What makes The Lighthouse feel even more isolated? The fact Robert Pattinson and Willem Dafoe are literally the only two characters in this movie. There are some people in the background when Winslow first shows up and the mermaid, but as far as stars, Pattinson and Dafoe are all we get. That’s not a problem, though, as both stars are phenomenal together, and on their own. As you would expect, they share a lot of screentime together and Pattinson more than holds his own against the veteran Dafoe. Dafoe definitely gets the more showy part, playing the crusty and cranky lighthouse keeper, who drinks, farts, and goes on lengthy crazy monologues. Like I said above, it all feels so authentic, that I really felt like I was watching some lighthouse keeper lose his mind. In a monologue that should win Dafoe all of the awards this year, he stares down Pattinson and gives him a lengthy, shouting monologue which is basically condemning him to a nautical death. He starts the monologue with his eyes closed, but they shoot open and basically pierce through Pattinson’s brain, and he never blinks for the rest of it. There are many other expert displays of acting throughout, with a lot of credit going to Pattinson. He is the main character and when Wake isn’t around, it’s all him reacting to the situation. He’s an incredible eye actor, showing a variety of different expressions and emotions. It’s all sold by the final sequence of the film, which I’ve watched numerous times on YouTube and it gets me the same way every time. Easily the most effective movie of ending of the year for me, Pattinson flawlessly selling that feeling of wonder and terror.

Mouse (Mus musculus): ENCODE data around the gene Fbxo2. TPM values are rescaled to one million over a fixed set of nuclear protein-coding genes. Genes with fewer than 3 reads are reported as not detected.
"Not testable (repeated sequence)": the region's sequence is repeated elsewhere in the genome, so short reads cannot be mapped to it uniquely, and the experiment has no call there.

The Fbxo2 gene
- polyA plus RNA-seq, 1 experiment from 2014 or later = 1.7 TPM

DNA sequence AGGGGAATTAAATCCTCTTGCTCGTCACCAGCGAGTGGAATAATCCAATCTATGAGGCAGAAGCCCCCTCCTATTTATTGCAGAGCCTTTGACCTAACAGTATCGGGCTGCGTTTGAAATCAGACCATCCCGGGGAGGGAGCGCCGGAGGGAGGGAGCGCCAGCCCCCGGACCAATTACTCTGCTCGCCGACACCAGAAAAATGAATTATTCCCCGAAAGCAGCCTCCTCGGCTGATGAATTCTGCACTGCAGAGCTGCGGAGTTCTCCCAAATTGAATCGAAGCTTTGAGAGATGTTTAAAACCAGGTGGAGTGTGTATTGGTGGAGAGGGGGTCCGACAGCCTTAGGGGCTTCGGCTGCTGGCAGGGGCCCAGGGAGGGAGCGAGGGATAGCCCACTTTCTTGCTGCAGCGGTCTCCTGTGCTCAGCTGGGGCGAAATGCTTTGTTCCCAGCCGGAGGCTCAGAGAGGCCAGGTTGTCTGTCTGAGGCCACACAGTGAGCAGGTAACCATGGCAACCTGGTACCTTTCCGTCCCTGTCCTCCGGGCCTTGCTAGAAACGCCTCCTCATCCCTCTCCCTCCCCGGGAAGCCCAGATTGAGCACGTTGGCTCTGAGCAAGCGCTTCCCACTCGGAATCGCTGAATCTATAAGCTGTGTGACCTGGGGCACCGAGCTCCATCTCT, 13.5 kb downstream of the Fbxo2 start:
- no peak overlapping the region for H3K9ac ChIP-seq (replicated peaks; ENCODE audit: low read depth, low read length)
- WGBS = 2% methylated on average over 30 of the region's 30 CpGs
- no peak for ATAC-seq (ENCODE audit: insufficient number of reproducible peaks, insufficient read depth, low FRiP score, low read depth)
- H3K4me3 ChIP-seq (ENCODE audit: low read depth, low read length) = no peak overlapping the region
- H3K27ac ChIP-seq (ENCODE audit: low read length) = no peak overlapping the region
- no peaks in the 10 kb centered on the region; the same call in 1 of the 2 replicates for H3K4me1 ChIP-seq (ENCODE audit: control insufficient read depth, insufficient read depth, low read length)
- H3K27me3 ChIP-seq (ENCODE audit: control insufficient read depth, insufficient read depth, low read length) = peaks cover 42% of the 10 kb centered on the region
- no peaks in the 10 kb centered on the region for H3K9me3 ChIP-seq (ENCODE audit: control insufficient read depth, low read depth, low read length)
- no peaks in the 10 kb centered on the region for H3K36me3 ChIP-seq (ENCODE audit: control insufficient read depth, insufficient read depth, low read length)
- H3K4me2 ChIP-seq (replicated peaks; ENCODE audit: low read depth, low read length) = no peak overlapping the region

With all the talk of atmosphere, it’s not really a straight horror like The VVitch was, falling more into the fantasy and drama genre, but there are definitely still horror elements. There’s a surprising bit of humor to be found throughout, which never deflates the tension or atmosphere, but really compliments it. Eggers commented that if he could change one thing about The VVitch, it would be to add some levity with some humor. I felt that would have greatly diminished the movie’s feeling, especially since Puritans were pretty humorless anyway. With sailors in the 1890’s, it makes far more sense for comedy to occur. While we’re supposed to be on edge and disturbed, there’s nothing wrong with some comic relief, as long as it’s played well. It all feels natural here, even Wake’s constant farting. It’s just another aspect to his disgusting character and shows that he really doesn’t care about making Winslow miserable. It all culminated in a terrific scene where Winslow snaps and verbally lashes out at Wake about everything that drives him crazy and to cap it all off, his biggest complaint is the farting. Hey, they didn’t seem to have the best diet, so, wouldn’t you lose your sanity, too? The humor never felt out of place and only fleshed out the characters and story more. The bond and conflict that forms between Winslow and Wake feels very genuine, where they don’t take kindly to each other, but learn to tolerate each other… at least for as long as they can. 
Not all filmmaker sophomore efforts are home runs, but The Lighthouse is one of the finest second outings I’ve seen from a filmmaker. Eggers is extremely confident in his skills, especially when it comes to building an authentic atmosphere that sends constant chills through your body, while also telling a compelling story. You need great actors to make the story work, though, and Pattinson and Dafoe make this one of the most engrossing horror films since… well, The VVitch. Eggers could have definitely dipped back into the well of his last film, but he crafts something completely different and far more daring here. Who knows what his deranged mind will think of next?